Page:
Author: Anonymous. She is an Australian anthropologist attempting to grapple with her cultural observations of the USA. This think-piece centres on her experiences while visiting Nantucket.
If my husband were not a travelling wine merchant, Nantucket would merely have remained a peculiarly pleasing name. Early on during our time living in the United States, this changed when he was invited to work at the Nantucket Wine Festival. I learned that Nantucket is a small island, 30 miles off the coast of Massachusetts, shaped like a Chinese fortune cookie, or a crescent moon.
I’m unsure why I have chosen to begin this reflection of moving to America in Nantucket, because actually, we live in Oakland, California, on the other side of the continent. We first flew to New York and then travelled by train, car and ferry to get to Nantucket. Or rather, Nantucket was our final destination on this leg of the journey, a place to pause and contemplate, as the America of my youth in Australia crumbles into a new vision.
“Why do you hate America?”
On our first night at the Nantucket Wine Festival, some words pierce a blur of conversation: “Why do you hate America?” They seem to come from nowhere, as though programmed by some unseen overlord to be uttered at that instant. The speaker, a man I don’t know, seems as surprised as I am by his words, but then continues his accusatory tirade. He had asked me what I think of America, and when I answered, honestly if pretentiously, that I have little more than a vague conception of what America means, he became angry.
Our conversation then switches to guns; he is a devotee of the Second Amendment, and by extension, the National Rifle Association. He also hates the government, and all protesters. I top up his wine, but our conversation is making him irate, and soon he signals to his wife, a timid looking woman sitting on her own, that they will leave. “Honey, we’re going. I’m getting an Uber.”
I suddenly feel awkward, and self-conscious in the room, so I wander outside into the courtyard, where a luxuriant swimming pool glows, deserted in a light drizzle. It is a drizzle I know well, more sea than rain. I have tasted it many times during my childhood on the wild southern coast of Australia. This Nantucket property is close to the shore, separated only by a blur of scrubby marshland.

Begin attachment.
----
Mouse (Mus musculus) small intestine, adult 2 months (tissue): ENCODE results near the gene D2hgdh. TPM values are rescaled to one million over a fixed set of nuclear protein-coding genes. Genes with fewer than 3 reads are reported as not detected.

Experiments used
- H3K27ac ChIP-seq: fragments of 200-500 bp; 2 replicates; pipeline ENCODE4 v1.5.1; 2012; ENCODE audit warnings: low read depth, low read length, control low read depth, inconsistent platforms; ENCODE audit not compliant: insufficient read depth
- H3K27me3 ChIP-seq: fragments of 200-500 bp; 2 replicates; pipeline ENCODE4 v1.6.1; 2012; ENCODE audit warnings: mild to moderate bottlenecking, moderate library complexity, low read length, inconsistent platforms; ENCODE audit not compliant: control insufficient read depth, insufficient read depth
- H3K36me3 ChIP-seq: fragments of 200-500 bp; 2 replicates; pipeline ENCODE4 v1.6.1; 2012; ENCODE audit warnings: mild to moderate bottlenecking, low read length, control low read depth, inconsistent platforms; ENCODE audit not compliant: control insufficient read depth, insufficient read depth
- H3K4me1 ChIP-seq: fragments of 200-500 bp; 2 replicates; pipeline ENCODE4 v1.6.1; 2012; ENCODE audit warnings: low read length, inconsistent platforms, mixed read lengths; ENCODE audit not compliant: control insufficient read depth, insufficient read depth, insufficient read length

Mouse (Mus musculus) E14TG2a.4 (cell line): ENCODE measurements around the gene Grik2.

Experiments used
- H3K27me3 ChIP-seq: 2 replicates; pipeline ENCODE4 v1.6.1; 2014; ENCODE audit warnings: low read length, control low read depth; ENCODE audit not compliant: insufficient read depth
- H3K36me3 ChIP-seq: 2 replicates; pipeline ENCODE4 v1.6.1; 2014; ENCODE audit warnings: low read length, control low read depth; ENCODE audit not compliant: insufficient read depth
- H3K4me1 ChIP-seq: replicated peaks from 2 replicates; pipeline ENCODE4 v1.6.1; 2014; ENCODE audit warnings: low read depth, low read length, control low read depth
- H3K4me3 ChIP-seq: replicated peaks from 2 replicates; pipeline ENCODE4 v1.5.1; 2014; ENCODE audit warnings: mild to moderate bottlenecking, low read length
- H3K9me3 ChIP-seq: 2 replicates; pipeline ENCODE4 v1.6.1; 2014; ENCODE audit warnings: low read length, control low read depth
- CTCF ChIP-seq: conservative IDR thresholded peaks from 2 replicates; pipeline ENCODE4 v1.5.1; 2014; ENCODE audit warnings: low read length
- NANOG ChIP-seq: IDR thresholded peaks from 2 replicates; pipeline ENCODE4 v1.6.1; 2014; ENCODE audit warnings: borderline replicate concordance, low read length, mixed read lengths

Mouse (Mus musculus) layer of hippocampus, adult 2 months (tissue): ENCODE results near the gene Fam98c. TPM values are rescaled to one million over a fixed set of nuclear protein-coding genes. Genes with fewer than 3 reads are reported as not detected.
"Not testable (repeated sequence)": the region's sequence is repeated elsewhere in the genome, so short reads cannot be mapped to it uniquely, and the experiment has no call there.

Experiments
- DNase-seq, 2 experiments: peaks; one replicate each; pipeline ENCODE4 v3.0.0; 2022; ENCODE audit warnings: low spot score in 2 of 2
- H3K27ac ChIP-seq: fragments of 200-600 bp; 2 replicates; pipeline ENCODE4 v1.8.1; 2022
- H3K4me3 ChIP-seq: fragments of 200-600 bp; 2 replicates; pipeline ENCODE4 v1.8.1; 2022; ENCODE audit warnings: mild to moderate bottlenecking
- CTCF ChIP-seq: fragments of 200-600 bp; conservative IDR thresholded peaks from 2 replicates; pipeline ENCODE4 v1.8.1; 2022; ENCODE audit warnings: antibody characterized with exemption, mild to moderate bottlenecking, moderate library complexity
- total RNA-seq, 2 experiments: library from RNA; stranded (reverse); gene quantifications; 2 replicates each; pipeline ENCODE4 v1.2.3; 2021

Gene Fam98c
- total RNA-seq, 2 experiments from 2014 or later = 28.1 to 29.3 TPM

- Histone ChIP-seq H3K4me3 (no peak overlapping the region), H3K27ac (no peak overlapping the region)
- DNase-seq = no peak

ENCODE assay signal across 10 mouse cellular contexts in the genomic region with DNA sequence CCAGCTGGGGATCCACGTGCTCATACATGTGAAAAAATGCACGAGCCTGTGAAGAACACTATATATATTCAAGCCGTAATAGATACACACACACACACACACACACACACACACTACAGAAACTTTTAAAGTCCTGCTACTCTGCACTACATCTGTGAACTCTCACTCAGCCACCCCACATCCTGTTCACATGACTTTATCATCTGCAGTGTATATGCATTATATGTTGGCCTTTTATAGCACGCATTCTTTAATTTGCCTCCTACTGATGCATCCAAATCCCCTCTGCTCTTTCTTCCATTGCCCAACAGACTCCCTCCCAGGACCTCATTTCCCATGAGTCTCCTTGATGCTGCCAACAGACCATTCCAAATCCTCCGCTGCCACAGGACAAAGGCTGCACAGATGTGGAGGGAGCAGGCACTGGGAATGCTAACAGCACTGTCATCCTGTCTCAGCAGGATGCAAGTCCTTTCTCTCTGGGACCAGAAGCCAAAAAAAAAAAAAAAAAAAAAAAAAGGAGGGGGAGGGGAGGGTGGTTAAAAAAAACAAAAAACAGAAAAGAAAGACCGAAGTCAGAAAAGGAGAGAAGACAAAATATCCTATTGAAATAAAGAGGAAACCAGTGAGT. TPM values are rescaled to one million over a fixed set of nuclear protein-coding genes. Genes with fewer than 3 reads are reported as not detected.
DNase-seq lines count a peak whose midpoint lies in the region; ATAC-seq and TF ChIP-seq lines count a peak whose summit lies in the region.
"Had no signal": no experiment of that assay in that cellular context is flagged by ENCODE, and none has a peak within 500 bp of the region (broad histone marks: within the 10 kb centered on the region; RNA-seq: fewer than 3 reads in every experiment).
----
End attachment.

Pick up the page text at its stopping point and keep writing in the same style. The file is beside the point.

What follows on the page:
I go back inside, refreshed. A friendly man from New Jersey commiserates. Seasoned Americans are used to this sort of person, they run into them from time to time. It’s unusual for someone like this to be here, though, at this branded event in a liberal enclave of Massachusetts. One could laugh or shrug it off. I cannot.
All of these encounters are breathing life into America for me, so I cling to them, like the wife of a seafarer who gazes day by day, from the widow walks, the small platforms that crown Nantucket’s houses. Houses painted the steel hues of sun trying to pierce through a storm. I imagine that this wife remembers exchanges with her seafaring husband months earlier. Perhaps she weaves her own new meanings into his words, finding comfort in hours of need.
The Class Journey of Lobster
On the third day, I wander around the old part of downtown Nantucket, a few blocks of cobblestone streets on a northwestern pocket of the island. I decide that the place has a theme park appeal, for those interested in observing the American elite on vacation. Every shop front is peppered with bespoke gifts, designer cufflinks, home décor, and cupcakes embossed with gold frosting. I wonder if the tanned, white-haired men who dart about in boat shoes are actors. It is late winter, and the place is at low occupancy; the houses available for rent charge exorbitant prices, making it out of reach to the 99% who can’t afford to own property here. There are a smattering of people about, though. Occasionally, I catch glimpses of steam rising from their jacuzzis, a snatch of music, or an SUV gliding by like a manta ray, the dark outline of passengers or golf clubs within.